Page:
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Recent work has highlighted that people who have had TIA may have abnormal motor and cognitive function. We aimed to quantify deficits in a cohort of individuals who had TIA and measured changes in their abilities to perform behavioural tasks over 1 year of follow-up using the Kinarm Exoskeleton robot. We additionally considered performance and change over time in an active control cohort of migraineurs. Individuals who had TIA or migraine completed 8 behavioural tasks that assessed cognition as well as motor and sensory functionality in the arm. Participants in the TIA cohort were assessed at 2, 6, 12, and 52 weeks after symptom resolution. Migraineurs were assessed at 2 and 52 weeks after symptom resolution. We measured overall performance on each task using an aggregate metric called Task Score and quantified any significant change in performance including the potential influence of learning. We recruited 48 individuals to the TIA cohort and 28 individuals to the migraine cohort. Individuals in both groups displayed impairments on robotic tasks within 2 weeks of symptom cessation and also at approximately 1 year after symptom cessation, most commonly in tests of cognitive-motor integration. Up to 51.3% of people in the TIA cohort demonstrated an impairment on a given task within 2-weeks of symptom resolution, and up to 27.3% had an impairment after 1 year. In the migraine group, these numbers were 37.5% and 31.6%, respectively. We identified that up to 18% of participants in the TIA group, and up to 10% in the migraine group, displayed impairments that persisted for up to 1 year after symptom resolution. Finally, we determined that a subset of both cohorts (25–30%) experienced statistically significant deteriorations in performance after 1 year. People who have experienced transient neurological symptoms, such as those that arise from TIA or migraine, may continue to experience lasting neurological impairments. Most individuals had relatively stable task performance over time, with some impairments persisting for up to 1 year. However, some individuals demonstrated substantial changes in performance, which highlights the heterogeneity of these neurological disorders. These findings demonstrate the need to consider factors that contribute to lasting neurological impairment, approaches that could be developed to alleviate the lasting effects of TIA or migraine, and the need to consider individual neurological status, even following transient neurological symptoms.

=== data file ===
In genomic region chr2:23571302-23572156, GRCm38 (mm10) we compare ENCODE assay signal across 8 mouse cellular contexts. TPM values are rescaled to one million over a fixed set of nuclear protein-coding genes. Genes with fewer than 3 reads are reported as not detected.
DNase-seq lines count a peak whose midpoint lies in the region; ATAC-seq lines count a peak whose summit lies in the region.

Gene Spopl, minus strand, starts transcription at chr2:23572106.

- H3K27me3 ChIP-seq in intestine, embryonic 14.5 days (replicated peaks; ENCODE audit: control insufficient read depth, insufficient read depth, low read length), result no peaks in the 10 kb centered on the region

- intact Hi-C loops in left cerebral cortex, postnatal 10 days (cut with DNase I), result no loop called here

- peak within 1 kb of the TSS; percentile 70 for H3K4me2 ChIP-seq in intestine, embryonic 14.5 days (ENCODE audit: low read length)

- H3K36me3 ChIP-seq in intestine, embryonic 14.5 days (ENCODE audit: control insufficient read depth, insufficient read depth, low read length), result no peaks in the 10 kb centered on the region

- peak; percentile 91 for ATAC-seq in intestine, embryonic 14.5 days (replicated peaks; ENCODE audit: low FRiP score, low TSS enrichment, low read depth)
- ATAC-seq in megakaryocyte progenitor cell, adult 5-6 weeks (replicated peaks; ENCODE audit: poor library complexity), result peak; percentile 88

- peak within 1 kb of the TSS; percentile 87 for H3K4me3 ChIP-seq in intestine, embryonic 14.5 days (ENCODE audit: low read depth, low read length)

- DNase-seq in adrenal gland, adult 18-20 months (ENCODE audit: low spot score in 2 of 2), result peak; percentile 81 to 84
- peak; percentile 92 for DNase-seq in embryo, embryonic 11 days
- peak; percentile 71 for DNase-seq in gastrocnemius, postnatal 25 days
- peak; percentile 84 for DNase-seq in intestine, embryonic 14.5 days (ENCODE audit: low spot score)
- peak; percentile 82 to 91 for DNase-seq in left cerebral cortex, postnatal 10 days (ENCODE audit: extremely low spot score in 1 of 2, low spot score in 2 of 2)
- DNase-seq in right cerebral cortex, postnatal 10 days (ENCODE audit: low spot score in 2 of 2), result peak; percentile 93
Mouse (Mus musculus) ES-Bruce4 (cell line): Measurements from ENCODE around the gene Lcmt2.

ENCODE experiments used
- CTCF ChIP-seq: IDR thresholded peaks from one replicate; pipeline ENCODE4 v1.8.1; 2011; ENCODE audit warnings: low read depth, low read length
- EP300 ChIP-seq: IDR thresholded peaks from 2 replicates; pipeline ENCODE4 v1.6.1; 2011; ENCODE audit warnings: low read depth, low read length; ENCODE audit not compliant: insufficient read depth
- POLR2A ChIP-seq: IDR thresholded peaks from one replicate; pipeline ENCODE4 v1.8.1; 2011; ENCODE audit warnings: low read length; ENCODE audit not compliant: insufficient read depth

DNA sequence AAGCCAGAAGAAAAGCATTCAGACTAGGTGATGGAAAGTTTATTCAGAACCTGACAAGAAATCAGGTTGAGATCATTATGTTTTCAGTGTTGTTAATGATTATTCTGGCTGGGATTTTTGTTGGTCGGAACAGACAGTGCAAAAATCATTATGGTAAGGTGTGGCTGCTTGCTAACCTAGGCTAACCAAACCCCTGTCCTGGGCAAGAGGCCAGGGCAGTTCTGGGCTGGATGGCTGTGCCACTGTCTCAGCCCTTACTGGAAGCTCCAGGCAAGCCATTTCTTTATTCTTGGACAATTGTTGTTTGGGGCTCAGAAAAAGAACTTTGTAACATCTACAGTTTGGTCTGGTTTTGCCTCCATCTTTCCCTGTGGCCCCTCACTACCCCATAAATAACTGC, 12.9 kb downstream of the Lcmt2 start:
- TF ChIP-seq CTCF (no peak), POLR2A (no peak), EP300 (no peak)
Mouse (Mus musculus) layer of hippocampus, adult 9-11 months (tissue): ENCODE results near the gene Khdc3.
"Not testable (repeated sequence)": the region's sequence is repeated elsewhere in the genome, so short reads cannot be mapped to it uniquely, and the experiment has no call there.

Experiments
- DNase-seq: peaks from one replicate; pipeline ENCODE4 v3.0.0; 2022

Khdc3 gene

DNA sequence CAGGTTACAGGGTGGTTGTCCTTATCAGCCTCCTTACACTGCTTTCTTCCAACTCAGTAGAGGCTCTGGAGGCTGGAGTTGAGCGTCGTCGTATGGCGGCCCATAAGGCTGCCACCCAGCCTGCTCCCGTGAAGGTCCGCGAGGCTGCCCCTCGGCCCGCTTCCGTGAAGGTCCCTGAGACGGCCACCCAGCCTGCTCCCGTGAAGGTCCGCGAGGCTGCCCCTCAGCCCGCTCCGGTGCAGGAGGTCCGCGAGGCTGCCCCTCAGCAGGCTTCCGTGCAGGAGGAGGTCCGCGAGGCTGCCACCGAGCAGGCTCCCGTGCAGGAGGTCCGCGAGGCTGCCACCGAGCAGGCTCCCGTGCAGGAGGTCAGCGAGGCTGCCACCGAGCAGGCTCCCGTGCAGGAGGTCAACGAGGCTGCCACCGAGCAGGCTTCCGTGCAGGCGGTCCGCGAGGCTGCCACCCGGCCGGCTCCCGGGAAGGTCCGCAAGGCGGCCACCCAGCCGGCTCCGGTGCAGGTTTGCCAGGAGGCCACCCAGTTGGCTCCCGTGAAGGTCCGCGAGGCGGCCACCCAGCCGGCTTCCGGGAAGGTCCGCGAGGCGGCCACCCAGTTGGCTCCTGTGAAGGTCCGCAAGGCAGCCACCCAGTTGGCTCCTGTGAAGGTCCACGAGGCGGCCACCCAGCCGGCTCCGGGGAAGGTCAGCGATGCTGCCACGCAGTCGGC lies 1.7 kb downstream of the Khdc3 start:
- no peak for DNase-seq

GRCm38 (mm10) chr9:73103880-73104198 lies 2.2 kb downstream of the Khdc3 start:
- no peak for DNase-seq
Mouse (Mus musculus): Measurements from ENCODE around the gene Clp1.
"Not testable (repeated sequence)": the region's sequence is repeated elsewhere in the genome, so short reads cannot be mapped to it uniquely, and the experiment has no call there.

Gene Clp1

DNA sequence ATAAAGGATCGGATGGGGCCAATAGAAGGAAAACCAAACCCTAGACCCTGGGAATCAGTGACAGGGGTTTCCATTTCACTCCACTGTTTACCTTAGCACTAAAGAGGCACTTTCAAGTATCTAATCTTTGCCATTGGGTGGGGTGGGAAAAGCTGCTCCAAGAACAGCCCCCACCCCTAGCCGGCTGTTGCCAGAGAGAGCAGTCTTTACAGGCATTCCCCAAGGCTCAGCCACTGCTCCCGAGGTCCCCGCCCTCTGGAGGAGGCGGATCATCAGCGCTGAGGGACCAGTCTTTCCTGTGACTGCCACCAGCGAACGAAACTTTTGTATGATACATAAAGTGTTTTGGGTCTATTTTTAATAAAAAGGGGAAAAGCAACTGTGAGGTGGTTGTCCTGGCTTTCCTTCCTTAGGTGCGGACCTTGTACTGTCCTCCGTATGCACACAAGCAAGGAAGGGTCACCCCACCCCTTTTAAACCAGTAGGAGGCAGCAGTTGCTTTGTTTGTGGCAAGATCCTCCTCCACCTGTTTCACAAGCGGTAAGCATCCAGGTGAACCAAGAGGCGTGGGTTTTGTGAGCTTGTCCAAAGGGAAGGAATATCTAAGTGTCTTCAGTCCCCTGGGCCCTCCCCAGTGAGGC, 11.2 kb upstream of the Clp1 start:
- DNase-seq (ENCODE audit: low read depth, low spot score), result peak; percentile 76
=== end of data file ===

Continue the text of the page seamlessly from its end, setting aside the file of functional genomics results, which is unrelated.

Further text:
Article
While many areas of medicine have benefited from the development of objective assessment tools and biomarkers, there have been comparatively few improvements in techniques used to assess brain function and dysfunction. Brain functions such as perception, cognition, and motor control are commonly measured using criteria-based, ordinal scales which can be coarse, have floor/ceiling effects, and often lack the precision to detect change. There is growing recognition that kinematic and kinetic-based measures are needed to quantify impairments following neurological injury such as stroke, in particular for clinical research and clinical trials. This paper will first consider the challenges with using criteria-based ordinal scales to quantify impairment and recovery. We then describe how kinematic-based measures can overcome many of these challenges and highlight a statistical approach to quantify kinematic measures of behavior based on performance of neurologically healthy individuals. We illustrate this approach with a visually-guided reaching task to highlight measures of impairment for individuals following stroke. Finally, there has been considerable controversy about the calculation of motor recovery following stroke. Here, we highlight how our statistical-based approach can provide an effective estimate of impairment and recovery.